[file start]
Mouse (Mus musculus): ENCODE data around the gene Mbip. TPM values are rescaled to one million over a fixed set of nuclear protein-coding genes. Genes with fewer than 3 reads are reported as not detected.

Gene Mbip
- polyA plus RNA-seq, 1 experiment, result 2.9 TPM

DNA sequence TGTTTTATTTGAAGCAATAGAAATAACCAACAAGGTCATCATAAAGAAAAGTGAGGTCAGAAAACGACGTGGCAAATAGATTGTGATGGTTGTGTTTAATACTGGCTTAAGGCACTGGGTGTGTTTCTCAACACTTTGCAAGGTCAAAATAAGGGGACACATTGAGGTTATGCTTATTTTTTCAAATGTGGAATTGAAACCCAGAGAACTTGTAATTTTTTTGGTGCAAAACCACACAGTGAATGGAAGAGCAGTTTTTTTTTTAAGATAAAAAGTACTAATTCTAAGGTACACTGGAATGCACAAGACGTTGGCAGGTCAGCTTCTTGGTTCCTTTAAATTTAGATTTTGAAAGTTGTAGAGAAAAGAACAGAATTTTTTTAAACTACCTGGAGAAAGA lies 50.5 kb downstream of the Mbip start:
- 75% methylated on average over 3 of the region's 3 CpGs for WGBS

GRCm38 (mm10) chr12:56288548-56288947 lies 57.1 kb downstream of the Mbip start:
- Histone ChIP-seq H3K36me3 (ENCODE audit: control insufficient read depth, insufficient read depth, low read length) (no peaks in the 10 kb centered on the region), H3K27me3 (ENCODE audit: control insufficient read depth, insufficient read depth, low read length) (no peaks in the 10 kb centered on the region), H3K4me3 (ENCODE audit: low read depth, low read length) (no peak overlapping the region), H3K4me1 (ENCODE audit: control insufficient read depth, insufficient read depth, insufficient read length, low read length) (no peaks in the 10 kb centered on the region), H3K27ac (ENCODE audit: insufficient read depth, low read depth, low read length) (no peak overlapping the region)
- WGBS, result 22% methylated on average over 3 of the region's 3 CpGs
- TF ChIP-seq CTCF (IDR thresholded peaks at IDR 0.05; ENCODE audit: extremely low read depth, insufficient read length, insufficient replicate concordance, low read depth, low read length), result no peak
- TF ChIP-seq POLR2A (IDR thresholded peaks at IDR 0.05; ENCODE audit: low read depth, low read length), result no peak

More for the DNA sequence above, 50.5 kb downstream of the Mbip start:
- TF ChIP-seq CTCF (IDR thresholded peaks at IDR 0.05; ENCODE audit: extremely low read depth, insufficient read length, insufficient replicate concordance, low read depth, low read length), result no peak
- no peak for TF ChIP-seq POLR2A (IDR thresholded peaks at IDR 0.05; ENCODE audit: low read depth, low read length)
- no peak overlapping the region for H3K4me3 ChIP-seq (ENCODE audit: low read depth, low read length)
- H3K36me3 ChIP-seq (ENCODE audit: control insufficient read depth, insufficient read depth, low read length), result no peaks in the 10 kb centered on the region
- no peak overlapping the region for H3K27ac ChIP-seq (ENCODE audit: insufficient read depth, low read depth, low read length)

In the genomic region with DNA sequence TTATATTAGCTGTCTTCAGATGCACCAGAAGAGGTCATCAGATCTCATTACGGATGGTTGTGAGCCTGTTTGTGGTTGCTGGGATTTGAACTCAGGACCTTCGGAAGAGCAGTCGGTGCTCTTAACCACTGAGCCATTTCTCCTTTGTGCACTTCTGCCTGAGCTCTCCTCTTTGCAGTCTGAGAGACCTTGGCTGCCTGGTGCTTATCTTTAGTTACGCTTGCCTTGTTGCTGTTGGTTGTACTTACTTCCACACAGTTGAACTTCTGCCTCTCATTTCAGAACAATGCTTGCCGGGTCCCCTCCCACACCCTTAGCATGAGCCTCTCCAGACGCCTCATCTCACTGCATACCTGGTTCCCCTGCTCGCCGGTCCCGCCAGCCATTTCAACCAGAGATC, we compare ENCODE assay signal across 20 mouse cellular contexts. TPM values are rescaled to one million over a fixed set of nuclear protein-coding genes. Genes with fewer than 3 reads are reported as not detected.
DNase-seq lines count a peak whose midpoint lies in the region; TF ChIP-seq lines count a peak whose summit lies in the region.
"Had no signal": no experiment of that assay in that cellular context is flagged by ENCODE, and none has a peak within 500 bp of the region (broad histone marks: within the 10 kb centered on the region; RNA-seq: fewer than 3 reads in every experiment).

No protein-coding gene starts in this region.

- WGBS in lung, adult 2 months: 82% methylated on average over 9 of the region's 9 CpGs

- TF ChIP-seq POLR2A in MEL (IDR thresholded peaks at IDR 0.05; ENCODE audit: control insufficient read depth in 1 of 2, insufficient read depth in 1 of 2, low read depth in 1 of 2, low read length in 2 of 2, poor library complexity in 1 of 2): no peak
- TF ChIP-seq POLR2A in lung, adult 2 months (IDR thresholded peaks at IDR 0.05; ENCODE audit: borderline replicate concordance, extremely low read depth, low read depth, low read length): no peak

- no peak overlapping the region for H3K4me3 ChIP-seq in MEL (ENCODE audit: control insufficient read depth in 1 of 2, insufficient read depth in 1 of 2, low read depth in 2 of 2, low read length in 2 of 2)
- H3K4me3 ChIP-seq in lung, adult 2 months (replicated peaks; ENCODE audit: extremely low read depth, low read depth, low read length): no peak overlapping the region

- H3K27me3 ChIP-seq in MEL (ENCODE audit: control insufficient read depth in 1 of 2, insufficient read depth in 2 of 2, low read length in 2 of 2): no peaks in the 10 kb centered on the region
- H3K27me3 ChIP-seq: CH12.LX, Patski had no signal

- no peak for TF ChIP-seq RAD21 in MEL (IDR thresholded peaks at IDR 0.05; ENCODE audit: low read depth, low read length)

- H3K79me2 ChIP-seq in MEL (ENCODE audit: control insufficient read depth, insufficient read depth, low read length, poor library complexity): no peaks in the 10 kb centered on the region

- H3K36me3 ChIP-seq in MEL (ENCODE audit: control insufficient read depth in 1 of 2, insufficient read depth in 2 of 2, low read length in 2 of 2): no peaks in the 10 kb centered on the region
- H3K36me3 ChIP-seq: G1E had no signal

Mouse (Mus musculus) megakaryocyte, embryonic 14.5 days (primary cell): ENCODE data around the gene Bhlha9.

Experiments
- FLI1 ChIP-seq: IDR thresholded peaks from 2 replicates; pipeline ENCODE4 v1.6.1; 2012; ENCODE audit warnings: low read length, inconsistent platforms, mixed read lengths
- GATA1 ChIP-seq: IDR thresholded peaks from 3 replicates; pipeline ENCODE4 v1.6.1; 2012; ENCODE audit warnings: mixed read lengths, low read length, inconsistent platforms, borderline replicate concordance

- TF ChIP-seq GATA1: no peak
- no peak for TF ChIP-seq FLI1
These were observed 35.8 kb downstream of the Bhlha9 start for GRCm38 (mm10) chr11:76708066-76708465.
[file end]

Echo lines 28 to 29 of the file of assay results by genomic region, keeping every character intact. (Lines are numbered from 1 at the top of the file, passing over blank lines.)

- no peak for TF ChIP-seq RAD21 in MEL (IDR thresholded peaks at IDR 0.05; ENCODE audit: low read depth, low read length)

- H3K79me2 ChIP-seq in MEL (ENCODE audit: control insufficient read depth, insufficient read depth, low read length, poor library complexity): no peaks in the 10 kb centered on the region